Monday, March 26, 2012

Costume p0rn and Typewriters IV

The Mummy
I know I've talked about The Mummy and The Mummy Returns on this blog before, way back when. Why do I love these movies so much? I don't know. They aren't even remotely historically accurate, the mythology is way off base, the plots are so-so, and I have to cover my eyes any time there's a scarab on the screen. But nonetheless, something about them resonates with me.

I'm combining both movies here, since the characters generally wear the same costumes for the duration of the films (I'm pretending that Return of the Dragon Emperor or whatever it is doesn't exist, and I'm not much of a Scorpion King fan. Besides, you can hardly call the scraps of cloth and large pieces of jewelry used in that film to be "clothing.").

I think that the easiest answer to the above question is that once again, I'm drawn to the female lead. Unlike the characters I've mentioned previously, however, Evy is bookish. She's a nerd who loves a good library and isn't necessarily out for adventure, just the next great discovery. Adventure just kind of lands in her path and she can't avoid it. Of course, it doesn't hurt that she likes it.

With a backdrop of Egypt in 1923 (then ruled by the British), the Mummy not only has great costumes, but also great sets. Check out some of the wood work:

One of my favorite costumes of all time is Evy's librarian outfit. I love the bookish, nerdy look, and I have serious case of shoe lust for those Oxford Mary Jane pumps. I couldn't find a full body shot of the outfit, but you see them briefly in this clip (when I watched it, the audio syncing was off, but that might be my computer. Even if you hit mute, the scene is still very funny):

Here's a still from the same scene:

I love women in ties. Especially when worn with a long skirt.

But of course, this is an action movie. We can't have a dowdy, bookish librarian for the hero's love interest! So about five minutes into the movie, Evy promptly loses all of her clothes in a shipwreck, and must "go native":

In this scene, we also see Rick O'Connell's costume. It's pretty basic: Shirt. Trousers. Boots. Nothing really out of the ordinary, except those holsters. Which for me, really make the outfit. In his case, it's not so much what he's wearing, as how he's wearing it (okay, you caught me; Brendan Fraser fan).

Part of the reason I like this look is that while it is a period piece, and while it does involve British influences and have all the manners and niceties of the early 20th century, he's not wearing a suit. It's a nice departure.

Speaking of suites and departures, when the first board the boat (the one that sinks) he is wearing something a little fancier. Sadly, since it's shown for all of five seconds, I can't find a picture. But it's one of those light colored suits like the ones Jonathan wears throughout the film (minus the pith helmet and dorky expression).

You can see that Evy appreciates the change.

Oh, and of course there's the British Army uniform Rick wears in his opening scene. Uniforms are always a plus:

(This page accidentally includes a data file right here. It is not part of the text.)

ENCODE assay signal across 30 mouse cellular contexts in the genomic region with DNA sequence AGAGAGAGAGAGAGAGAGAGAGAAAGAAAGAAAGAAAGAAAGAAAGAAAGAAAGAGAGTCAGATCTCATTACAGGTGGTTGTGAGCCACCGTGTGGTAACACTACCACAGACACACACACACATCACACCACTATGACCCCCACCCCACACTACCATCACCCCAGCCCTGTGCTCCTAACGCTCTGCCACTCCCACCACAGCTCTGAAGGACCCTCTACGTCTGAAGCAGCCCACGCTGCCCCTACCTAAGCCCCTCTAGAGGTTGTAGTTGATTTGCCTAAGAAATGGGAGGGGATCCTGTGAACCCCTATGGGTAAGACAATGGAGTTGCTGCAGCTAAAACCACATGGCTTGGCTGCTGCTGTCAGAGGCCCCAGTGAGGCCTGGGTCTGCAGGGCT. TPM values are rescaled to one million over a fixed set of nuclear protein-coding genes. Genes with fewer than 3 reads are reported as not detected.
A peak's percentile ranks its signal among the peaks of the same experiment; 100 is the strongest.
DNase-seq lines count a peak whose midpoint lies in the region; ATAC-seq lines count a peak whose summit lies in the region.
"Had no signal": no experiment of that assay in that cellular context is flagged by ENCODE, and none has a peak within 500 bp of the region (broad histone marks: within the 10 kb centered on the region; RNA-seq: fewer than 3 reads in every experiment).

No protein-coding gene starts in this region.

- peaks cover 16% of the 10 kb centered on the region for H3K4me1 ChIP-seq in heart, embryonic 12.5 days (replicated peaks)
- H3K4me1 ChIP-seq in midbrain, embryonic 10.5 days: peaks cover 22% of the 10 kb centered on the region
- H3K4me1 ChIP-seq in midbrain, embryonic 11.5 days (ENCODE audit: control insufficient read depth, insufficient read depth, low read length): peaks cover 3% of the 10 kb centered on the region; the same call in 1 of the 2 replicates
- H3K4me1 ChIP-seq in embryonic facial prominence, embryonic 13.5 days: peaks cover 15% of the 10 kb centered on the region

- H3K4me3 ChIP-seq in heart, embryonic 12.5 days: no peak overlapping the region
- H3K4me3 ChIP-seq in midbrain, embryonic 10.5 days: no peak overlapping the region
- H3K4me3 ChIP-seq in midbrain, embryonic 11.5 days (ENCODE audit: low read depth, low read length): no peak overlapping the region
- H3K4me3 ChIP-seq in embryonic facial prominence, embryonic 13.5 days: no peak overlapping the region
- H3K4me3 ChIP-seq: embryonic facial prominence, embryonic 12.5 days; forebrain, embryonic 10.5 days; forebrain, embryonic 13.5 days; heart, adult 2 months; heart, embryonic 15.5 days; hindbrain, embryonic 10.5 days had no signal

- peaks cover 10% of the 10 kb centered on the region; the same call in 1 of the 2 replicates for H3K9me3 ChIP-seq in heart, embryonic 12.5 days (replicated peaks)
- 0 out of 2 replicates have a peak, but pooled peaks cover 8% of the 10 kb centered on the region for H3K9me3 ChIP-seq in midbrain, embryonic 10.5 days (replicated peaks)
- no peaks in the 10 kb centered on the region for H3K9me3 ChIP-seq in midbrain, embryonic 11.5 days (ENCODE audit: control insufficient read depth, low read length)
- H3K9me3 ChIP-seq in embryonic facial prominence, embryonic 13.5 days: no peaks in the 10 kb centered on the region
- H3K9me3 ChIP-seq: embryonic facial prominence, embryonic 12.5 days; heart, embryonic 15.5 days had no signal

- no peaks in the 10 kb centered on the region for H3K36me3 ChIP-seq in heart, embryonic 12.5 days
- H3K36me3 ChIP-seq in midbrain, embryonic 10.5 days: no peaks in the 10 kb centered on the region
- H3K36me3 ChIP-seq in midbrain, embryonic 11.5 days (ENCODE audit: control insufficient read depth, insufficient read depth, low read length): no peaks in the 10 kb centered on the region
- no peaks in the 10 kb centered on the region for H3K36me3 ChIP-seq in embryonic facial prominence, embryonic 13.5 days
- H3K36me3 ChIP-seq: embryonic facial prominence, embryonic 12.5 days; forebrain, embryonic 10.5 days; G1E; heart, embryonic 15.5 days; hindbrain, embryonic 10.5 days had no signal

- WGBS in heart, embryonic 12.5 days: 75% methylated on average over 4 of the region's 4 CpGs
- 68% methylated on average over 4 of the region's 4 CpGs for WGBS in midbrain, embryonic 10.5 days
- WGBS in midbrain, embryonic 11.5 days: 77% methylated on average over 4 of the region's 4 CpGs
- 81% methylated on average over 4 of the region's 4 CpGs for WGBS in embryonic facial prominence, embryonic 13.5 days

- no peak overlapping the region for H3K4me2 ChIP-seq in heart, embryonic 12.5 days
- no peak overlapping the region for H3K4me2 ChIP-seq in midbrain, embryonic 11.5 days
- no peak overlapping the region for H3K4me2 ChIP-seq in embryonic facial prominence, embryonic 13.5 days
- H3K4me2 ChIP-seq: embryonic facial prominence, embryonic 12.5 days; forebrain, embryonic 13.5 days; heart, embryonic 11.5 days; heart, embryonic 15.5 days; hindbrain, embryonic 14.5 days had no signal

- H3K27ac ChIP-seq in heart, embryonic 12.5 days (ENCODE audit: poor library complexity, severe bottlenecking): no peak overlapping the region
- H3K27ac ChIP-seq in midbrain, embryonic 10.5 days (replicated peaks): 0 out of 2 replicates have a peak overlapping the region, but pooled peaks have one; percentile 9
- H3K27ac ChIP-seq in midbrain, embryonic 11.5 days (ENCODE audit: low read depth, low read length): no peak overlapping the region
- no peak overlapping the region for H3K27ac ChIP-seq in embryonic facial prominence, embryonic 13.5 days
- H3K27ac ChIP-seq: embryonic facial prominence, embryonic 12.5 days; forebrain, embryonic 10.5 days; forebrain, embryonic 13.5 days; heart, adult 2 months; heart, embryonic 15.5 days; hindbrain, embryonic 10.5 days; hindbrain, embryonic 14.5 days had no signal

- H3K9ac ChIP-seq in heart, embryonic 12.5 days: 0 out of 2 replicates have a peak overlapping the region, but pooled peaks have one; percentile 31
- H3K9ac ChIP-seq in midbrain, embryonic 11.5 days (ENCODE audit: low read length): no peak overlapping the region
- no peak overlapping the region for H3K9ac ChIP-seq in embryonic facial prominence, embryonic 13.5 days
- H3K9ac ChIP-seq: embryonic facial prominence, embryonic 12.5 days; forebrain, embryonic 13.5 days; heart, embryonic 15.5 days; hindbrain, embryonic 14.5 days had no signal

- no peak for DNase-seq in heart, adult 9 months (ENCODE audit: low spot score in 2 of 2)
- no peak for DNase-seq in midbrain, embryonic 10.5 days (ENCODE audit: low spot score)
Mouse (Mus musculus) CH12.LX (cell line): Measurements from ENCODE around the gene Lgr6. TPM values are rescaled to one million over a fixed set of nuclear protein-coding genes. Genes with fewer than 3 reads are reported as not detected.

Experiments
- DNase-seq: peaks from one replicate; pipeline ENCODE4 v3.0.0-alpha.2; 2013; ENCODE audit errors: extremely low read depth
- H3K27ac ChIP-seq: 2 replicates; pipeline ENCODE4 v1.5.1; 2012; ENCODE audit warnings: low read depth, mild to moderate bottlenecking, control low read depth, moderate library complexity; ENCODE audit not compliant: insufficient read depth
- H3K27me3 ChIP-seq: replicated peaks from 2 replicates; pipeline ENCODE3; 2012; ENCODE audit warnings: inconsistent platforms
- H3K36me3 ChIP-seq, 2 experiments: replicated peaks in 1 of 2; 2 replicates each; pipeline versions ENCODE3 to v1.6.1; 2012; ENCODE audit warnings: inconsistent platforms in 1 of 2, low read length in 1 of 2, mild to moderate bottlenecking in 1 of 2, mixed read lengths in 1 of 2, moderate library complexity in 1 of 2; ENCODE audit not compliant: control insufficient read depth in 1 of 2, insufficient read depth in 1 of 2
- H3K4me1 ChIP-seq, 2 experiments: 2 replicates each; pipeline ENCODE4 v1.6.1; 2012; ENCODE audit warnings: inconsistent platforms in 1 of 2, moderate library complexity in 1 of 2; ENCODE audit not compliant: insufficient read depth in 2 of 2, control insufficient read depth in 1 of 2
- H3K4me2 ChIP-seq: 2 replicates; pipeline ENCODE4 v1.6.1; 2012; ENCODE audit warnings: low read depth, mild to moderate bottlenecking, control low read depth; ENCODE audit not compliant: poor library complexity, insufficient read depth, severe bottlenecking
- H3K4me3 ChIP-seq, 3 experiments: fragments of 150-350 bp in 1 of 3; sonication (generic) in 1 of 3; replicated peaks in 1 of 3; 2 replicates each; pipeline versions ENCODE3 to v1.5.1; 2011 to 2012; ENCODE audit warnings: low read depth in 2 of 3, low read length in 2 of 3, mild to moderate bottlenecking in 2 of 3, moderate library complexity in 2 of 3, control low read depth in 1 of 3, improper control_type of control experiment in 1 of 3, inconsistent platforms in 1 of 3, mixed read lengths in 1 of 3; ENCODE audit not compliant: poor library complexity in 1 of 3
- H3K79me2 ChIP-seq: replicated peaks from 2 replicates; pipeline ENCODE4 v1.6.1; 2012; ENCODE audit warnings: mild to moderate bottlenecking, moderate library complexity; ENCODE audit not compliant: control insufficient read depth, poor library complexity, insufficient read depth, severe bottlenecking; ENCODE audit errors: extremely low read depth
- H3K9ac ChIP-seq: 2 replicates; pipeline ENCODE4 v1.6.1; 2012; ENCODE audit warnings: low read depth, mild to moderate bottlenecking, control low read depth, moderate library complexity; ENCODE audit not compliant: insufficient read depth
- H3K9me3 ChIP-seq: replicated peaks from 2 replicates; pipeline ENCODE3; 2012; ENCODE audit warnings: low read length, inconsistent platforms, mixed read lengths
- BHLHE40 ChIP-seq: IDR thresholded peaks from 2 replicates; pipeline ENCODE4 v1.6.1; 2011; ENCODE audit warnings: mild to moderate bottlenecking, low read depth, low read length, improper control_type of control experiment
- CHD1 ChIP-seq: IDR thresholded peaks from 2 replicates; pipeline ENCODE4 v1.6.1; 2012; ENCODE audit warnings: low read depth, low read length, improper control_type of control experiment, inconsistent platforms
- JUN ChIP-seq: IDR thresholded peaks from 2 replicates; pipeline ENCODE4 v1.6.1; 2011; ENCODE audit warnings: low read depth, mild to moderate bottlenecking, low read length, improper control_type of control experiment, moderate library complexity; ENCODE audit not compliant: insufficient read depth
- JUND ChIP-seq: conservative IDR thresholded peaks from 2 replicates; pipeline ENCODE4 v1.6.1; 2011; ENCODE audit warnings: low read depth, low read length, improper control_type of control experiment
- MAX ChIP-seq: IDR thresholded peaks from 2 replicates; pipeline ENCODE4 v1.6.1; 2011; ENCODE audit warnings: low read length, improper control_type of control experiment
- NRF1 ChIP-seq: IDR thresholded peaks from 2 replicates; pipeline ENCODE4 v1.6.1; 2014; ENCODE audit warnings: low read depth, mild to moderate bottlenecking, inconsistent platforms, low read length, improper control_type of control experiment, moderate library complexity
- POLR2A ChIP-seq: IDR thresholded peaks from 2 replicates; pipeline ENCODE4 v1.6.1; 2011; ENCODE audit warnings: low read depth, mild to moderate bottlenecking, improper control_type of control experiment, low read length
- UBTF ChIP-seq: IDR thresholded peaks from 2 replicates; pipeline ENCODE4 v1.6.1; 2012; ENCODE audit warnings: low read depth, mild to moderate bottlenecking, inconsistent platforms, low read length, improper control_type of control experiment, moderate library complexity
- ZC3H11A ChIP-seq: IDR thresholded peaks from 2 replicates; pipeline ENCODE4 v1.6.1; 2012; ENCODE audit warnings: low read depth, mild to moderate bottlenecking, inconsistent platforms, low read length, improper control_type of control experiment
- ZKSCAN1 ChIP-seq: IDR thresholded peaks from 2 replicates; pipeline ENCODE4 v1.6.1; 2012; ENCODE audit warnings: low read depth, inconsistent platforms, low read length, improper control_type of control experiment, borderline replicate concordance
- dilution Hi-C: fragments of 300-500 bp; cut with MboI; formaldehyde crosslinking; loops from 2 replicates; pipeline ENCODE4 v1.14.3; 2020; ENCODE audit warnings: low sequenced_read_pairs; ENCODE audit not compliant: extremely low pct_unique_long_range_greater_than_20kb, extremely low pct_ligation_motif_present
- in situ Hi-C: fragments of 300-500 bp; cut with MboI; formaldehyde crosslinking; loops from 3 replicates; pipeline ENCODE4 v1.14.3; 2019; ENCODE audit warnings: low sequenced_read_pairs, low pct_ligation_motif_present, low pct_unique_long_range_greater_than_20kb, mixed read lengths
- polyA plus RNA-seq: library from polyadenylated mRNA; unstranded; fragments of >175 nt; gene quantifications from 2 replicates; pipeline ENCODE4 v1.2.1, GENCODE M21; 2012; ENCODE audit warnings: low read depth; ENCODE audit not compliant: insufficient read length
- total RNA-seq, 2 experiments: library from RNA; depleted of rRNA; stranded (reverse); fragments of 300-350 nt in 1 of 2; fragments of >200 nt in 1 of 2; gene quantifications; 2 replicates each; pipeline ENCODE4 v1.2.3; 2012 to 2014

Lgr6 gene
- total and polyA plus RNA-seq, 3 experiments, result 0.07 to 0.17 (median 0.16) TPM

In the second movie, both Evy and Rick wear variations on their costumes from the first movie. Set ten years (or thereabouts) in the future, around 1933, Rick looks much the same only...cleaner. Well, he would have to since he and Evy are both key members of London society. The suits switch from tan and white to black (yawn) (though everyone looks very snappy in them), and Evy shows up in this:

...While I love the outfit, I can't help but think that the costume designer forgot what decade it was supposed to be. In fact, very few of her costumes from this film (mostly black dresses/skirts that harken back to her "native" costume from the previous movie) really look like something from the 30s. In fact her nemesis, Meela, dresses more to period (though her costumes are entirely inappropriate for traipsing around in the desert, at least until she gets ready for a show down and then she, too, forgets all references to time period.

And the typewriters in all of this? While there might be one lurking in the background at the beginning of the second movie, the only one I found in the first was a very abused portable machine that shows up for just a few seconds as Rick tries to get Evy out of Egypt as fast as he can. Sadly, I cannot find the clip or a still with the typewriter. You'll just have to see the movie and cringe for yourself.

I have two more blogs planned for this series, unless I think of another period film I want to add (which is possible. Originally, this one wasn't on the list). There are two others that MIGHT make depends on how far I decide to go.

Other than the typewriters, what draw you to period films?

1 comment:

  1. Nice post. I like the Mummy also, but not as much as the old Jules Verne movies. Or even the original War of the Worlds broadcast. The movie is good, but the radio drama is much better.

    Why do I like them better? The same reason you like the movies you like. Each movie, like each book, speaks to each of us in an individual way where we find something especially interesting to our inner being. Sometimes it is placing oneself into the fantasy of the story. Other times in may just be a temporary escape from the world for a few brief moments.